Blinken demands that Sudan allow peaceful protests after a deadly day

U.S. Secretary of State Antony Blinken on Thursday condemned the killing a day earlier of Sudanese protesters in the bloodiest violence since last month’s coup, urging the military to allow peaceful demonstrations.

“The military must respect the rights of civilians to assemble peacefully and express their views,” Blinken said at a press conference in the Nigerian capital Abuja, saying he is “deeply concerned” by Wednesday’s bloodshed in which 15 people died.

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“We continue to support the Sudanese people’s demand for the restoration of the civilian-led transition,” Blinken said, including the restoration of Prime Minister Abdalla Hamdok.

Despite the violence, U.S. officials have expressed caution in hoping to find a way out of the crisis.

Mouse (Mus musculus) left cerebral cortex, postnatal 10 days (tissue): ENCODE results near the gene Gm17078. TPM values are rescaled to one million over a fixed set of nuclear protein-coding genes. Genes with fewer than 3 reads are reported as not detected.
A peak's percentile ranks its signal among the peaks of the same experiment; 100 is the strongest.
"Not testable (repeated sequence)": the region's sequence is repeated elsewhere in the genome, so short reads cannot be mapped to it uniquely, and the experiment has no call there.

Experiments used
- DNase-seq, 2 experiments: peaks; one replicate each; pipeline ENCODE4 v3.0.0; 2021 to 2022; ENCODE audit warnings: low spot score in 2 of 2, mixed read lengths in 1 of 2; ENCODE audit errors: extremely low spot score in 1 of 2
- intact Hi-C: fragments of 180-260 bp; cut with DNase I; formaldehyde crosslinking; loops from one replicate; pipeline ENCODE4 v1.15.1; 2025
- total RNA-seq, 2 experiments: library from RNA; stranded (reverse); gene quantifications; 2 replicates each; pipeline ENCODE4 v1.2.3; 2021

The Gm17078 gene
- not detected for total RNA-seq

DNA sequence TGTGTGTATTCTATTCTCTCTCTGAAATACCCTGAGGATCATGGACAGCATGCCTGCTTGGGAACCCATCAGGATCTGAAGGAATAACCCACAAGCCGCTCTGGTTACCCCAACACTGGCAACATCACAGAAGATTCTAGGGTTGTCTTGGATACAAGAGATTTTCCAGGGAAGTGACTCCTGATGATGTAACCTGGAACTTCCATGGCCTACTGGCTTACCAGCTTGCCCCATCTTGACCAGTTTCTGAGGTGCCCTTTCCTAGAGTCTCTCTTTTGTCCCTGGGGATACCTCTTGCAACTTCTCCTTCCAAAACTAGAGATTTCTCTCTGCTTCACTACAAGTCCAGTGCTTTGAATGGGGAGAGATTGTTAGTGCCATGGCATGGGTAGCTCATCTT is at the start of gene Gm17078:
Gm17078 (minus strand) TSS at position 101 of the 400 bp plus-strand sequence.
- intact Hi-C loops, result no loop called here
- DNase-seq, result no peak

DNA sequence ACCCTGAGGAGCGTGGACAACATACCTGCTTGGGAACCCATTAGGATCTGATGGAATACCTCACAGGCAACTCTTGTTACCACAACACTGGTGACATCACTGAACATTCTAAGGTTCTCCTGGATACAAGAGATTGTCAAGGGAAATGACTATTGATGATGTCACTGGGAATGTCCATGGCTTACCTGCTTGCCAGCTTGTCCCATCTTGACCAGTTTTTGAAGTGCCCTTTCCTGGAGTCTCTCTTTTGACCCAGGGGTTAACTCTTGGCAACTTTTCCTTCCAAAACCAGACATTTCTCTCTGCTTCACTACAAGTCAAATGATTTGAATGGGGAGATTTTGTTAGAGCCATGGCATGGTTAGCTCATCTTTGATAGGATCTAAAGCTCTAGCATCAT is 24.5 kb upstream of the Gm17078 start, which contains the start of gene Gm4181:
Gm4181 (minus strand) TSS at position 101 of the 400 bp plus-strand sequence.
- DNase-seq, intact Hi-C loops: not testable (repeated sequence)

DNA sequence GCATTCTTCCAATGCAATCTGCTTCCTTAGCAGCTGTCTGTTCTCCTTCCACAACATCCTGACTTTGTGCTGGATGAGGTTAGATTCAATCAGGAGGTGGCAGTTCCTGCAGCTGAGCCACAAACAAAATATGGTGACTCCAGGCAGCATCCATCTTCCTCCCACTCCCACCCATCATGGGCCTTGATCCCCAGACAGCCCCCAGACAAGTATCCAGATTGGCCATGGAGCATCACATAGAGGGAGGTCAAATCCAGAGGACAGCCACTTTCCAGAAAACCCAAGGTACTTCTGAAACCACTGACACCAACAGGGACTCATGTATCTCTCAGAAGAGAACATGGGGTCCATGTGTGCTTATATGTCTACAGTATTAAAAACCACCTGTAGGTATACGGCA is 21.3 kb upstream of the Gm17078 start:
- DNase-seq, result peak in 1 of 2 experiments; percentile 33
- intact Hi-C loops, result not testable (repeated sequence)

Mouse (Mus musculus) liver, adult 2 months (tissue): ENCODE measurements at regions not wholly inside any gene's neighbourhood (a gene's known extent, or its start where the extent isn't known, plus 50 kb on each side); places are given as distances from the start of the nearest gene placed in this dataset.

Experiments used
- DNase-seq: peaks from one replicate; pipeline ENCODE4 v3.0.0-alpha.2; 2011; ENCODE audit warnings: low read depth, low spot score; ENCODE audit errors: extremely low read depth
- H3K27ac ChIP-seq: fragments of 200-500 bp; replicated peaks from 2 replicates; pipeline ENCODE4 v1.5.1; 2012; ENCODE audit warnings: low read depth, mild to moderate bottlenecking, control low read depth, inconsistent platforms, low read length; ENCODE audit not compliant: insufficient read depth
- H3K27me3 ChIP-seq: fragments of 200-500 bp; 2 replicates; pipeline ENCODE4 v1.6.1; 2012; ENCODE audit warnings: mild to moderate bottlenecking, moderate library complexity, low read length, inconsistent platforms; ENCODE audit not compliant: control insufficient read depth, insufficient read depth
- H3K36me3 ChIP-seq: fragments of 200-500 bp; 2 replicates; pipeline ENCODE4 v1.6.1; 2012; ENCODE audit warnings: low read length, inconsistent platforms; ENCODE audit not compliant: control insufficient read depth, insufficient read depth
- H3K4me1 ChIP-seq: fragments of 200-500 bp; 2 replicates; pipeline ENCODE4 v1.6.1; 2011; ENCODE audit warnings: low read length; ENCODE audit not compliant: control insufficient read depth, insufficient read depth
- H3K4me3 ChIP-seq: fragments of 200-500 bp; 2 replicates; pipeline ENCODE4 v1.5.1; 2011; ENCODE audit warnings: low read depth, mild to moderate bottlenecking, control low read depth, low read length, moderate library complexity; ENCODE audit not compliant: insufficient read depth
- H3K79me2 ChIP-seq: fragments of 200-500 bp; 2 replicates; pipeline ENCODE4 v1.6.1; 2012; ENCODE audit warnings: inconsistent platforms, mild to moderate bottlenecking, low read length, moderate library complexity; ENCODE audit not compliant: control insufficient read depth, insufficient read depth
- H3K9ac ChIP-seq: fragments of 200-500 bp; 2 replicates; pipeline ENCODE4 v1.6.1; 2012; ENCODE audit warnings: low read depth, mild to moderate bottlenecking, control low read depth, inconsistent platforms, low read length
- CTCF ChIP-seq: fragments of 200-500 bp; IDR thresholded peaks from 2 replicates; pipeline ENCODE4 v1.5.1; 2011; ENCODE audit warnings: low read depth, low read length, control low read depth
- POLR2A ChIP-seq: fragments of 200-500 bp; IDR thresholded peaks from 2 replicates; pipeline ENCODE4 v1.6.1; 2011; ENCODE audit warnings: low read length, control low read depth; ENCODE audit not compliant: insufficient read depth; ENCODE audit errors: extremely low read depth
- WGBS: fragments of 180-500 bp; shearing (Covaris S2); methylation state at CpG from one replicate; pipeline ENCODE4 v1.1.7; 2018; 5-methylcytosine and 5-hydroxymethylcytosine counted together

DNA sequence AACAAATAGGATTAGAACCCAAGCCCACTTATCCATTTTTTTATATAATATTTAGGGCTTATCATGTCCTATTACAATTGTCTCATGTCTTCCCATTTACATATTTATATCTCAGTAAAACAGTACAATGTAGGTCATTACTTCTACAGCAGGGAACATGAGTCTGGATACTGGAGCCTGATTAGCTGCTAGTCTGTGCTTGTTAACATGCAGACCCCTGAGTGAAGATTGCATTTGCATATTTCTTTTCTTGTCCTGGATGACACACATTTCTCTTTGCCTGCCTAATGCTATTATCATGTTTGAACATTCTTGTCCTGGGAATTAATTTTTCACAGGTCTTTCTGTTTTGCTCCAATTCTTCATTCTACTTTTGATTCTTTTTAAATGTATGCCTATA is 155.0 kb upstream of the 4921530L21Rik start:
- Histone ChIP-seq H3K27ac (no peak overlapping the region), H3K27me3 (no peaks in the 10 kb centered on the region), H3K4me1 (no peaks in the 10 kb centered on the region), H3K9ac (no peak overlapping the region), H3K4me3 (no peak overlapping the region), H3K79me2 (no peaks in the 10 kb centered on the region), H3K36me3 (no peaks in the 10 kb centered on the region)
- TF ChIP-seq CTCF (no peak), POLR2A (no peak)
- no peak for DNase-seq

Molly Phee, the top U.S. diplomat for Africa, traveled earlier this week to Sudan where she met military governor Abdel Fattah al-Burhan as well as Hamdok.

“Everyone, it seems to me, wants to find a way back, which isn’t the feeling I think you’d get from outside,” a senior official on Blinken’s plane said.

“There’s a lot of room to find a way forward,” the employee told reporters.

The official said both Burhan and Hamdok acknowledged shortcomings in Sudan’s democratic transition, which began in 2019 when the military ousted longtime dictator Omar al-Bashir in the face of mass youth protests.

After Burhan’s takeover on October 25, the United States quickly suspended $ 700 million in economic aid intended to facilitate the democratic transition.

The U.S. official acknowledged that economic pressure has boundaries with the military, which is firmly entrenched, but said all sides are proud of their work together at the start of the transition.

“More important was to talk to them about what their legacy will be – that they both played a positive role in 2019. Did they really want to become the bad guy in this scenario?” said the clerk.

Read more: Fourteen killed in Sudan coup protest: Day

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